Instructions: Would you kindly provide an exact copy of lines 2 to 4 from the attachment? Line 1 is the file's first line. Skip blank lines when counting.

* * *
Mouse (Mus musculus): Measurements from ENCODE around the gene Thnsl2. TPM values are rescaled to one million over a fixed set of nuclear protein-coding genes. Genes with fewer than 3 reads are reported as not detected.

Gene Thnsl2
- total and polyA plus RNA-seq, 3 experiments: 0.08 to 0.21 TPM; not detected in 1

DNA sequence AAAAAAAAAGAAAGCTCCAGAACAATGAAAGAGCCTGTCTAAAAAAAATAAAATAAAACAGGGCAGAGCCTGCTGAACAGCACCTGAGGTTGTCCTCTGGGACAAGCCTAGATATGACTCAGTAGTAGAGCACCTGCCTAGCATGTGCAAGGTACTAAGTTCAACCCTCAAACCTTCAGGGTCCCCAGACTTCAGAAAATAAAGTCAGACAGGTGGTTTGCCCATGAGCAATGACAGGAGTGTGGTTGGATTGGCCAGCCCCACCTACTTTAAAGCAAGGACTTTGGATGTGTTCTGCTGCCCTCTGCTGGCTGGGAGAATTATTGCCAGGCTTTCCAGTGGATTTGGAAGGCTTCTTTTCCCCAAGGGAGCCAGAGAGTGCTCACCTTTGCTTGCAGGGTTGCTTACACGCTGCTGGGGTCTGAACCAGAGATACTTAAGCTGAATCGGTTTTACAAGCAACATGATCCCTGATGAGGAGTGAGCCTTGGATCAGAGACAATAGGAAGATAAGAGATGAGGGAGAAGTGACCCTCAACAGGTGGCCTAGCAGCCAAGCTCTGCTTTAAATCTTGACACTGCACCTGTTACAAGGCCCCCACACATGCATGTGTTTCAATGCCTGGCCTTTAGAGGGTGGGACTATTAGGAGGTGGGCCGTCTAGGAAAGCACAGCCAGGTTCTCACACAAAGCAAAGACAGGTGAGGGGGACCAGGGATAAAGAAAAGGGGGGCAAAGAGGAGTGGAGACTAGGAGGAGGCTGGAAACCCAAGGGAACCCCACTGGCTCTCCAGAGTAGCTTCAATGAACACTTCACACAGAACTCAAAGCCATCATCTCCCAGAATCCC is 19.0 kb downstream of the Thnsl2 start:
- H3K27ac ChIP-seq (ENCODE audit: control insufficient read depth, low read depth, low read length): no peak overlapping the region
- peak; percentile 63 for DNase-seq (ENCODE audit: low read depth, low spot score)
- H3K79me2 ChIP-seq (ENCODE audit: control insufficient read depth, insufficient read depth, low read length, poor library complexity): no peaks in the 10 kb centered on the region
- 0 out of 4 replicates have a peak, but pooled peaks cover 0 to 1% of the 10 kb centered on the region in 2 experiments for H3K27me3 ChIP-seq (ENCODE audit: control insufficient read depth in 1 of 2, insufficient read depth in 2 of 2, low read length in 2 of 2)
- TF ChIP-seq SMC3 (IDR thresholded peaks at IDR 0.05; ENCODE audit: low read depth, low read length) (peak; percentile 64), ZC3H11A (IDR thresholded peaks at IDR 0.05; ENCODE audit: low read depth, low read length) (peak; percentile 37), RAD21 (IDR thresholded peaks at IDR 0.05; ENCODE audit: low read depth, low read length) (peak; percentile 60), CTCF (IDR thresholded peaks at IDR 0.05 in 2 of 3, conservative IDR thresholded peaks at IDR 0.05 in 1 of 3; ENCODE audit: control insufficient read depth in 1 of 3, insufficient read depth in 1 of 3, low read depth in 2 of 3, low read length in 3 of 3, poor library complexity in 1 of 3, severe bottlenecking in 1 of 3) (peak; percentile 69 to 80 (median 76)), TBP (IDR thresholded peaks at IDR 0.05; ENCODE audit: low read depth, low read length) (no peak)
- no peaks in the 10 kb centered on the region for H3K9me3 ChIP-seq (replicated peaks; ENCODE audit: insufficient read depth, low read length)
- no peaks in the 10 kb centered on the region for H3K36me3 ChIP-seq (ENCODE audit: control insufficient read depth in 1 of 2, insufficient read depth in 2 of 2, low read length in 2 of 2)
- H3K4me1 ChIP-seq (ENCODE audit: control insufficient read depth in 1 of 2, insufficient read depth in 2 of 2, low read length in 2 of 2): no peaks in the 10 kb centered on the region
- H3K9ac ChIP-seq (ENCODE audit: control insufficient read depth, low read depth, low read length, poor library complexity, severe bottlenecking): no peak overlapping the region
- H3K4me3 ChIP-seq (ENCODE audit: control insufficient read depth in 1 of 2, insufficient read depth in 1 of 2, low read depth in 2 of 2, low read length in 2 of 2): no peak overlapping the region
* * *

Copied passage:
Gene Thnsl2
- total and polyA plus RNA-seq, 3 experiments: 0.08 to 0.21 TPM; not detected in 1

DNA sequence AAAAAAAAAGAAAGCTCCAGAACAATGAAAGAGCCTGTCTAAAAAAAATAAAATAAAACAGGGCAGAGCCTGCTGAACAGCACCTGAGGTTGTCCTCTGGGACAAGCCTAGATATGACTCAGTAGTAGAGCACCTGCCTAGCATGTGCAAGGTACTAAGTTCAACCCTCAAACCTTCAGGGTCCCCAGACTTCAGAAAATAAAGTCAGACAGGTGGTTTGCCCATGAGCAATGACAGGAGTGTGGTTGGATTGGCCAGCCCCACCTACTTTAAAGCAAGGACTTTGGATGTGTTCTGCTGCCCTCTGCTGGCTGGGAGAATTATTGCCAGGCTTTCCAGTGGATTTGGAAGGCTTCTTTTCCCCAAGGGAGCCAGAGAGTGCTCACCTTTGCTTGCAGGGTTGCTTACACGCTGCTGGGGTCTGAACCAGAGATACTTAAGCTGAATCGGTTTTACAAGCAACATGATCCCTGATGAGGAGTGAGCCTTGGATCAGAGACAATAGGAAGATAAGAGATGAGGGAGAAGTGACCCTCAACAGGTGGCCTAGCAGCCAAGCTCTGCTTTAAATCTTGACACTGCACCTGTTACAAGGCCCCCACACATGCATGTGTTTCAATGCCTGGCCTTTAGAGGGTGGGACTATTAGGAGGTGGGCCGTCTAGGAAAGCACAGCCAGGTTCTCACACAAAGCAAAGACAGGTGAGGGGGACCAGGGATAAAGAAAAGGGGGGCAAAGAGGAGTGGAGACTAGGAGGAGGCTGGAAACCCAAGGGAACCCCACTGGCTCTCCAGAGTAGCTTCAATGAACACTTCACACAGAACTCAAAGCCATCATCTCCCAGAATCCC is 19.0 kb downstream of the Thnsl2 start: